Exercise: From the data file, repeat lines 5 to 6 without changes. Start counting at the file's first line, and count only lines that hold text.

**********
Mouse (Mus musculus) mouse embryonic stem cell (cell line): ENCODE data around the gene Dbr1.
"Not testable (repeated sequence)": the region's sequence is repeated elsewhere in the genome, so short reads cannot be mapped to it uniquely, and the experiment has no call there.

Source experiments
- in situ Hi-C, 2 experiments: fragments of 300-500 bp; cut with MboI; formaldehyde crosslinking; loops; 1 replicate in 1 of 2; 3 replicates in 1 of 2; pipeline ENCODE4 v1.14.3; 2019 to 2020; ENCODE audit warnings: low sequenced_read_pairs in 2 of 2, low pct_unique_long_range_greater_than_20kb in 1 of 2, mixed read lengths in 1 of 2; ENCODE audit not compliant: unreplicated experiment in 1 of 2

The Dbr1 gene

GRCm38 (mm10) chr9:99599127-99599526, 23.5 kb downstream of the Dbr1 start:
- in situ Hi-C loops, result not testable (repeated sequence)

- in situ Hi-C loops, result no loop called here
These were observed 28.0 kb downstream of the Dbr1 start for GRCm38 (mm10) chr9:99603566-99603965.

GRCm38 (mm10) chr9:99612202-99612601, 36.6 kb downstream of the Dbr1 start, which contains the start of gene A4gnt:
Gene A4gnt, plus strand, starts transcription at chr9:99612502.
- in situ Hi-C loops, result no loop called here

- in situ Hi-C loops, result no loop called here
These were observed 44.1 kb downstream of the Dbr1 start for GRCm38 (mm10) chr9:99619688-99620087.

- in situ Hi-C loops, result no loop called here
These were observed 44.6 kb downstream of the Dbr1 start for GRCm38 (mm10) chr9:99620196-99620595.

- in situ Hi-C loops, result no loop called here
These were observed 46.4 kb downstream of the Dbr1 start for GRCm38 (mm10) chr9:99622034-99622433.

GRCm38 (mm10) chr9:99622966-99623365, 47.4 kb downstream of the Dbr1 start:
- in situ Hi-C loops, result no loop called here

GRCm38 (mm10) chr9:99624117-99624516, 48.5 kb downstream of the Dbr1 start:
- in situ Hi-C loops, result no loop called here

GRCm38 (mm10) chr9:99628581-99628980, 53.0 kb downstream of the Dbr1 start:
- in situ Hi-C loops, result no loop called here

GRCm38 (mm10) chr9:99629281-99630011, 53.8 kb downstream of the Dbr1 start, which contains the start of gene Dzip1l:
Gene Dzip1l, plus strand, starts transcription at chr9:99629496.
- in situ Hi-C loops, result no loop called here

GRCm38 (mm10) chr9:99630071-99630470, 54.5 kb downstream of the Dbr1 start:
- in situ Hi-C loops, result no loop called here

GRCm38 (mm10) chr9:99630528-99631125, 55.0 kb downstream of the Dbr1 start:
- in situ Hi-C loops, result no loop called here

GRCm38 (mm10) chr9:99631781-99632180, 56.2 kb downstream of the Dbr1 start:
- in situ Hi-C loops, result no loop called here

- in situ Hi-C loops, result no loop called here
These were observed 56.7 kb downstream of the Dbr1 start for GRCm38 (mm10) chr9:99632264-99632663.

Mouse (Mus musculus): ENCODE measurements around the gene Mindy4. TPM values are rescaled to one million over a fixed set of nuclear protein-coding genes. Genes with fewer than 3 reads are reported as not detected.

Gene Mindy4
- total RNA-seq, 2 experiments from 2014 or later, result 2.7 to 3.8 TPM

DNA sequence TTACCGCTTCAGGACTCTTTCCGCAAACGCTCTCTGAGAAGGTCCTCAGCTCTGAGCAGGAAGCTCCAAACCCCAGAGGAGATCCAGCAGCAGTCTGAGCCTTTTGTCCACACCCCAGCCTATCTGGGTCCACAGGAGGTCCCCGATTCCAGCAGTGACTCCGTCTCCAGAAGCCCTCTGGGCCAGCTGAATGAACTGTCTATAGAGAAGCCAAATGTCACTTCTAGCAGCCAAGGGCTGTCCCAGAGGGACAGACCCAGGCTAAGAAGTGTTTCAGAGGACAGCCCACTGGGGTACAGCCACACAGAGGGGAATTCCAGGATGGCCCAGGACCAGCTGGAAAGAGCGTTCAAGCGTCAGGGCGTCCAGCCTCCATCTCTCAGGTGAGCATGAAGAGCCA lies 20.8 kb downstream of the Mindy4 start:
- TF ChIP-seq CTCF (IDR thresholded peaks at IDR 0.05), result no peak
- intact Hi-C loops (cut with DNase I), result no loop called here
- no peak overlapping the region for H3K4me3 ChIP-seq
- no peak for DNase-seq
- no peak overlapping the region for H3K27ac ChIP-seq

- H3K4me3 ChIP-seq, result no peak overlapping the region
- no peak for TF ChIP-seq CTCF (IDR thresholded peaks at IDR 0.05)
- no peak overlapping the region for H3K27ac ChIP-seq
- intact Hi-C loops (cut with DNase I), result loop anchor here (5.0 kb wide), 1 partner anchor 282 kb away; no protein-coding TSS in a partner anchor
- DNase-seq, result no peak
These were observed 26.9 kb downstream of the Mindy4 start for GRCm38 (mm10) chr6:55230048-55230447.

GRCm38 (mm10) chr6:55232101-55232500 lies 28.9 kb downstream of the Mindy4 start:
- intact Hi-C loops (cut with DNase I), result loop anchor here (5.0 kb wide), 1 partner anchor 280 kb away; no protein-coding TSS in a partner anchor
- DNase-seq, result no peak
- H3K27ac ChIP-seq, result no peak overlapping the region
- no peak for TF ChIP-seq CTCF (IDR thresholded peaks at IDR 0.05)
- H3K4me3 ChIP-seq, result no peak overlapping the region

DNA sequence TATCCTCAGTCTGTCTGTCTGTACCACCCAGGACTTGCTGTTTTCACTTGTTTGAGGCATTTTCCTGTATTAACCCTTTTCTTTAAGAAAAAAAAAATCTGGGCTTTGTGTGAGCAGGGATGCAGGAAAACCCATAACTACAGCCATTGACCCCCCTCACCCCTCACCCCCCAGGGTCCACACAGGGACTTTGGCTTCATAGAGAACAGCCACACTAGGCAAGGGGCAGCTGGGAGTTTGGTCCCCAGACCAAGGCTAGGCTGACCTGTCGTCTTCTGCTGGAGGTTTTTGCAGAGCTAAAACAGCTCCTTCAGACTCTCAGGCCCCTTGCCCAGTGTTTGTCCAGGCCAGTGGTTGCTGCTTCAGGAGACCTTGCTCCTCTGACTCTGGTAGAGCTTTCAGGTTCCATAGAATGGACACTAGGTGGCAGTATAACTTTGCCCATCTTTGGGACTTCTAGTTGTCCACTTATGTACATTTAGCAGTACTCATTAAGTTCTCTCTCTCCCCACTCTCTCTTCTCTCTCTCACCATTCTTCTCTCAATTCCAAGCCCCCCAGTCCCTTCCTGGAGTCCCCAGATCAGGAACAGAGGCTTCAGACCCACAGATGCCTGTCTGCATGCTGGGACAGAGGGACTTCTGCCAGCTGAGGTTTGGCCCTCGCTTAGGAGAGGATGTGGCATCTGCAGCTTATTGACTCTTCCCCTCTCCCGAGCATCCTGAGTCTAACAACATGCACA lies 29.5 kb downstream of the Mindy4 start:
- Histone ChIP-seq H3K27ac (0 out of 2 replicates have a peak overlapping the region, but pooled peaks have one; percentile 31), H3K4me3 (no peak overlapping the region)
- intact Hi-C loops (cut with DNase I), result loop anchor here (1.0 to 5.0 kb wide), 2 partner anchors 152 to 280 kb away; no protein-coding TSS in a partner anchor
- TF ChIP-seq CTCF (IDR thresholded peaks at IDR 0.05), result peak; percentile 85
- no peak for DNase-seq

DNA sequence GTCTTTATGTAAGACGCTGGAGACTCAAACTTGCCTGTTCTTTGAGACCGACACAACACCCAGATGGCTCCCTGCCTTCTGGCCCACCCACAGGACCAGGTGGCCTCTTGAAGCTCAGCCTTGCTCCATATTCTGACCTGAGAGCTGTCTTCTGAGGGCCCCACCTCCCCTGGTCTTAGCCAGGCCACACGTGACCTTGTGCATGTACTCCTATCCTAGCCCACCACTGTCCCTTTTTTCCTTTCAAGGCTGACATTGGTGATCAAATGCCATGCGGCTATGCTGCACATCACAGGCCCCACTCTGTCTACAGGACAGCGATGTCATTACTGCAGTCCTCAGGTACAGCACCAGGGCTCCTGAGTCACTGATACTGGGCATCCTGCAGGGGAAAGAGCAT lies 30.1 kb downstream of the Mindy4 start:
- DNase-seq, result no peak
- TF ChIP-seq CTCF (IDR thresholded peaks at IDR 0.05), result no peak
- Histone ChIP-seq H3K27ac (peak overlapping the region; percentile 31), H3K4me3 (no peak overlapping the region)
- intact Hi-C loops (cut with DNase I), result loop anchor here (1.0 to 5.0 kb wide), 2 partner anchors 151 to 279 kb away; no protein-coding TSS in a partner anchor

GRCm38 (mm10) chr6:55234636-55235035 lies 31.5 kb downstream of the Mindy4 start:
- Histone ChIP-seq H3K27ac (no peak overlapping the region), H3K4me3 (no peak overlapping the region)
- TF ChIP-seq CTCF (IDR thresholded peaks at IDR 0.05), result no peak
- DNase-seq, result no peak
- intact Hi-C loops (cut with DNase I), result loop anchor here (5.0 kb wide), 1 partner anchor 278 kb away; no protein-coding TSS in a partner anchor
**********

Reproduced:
The Dbr1 gene

GRCm38 (mm10) chr9:99599127-99599526, 23.5 kb downstream of the Dbr1 start: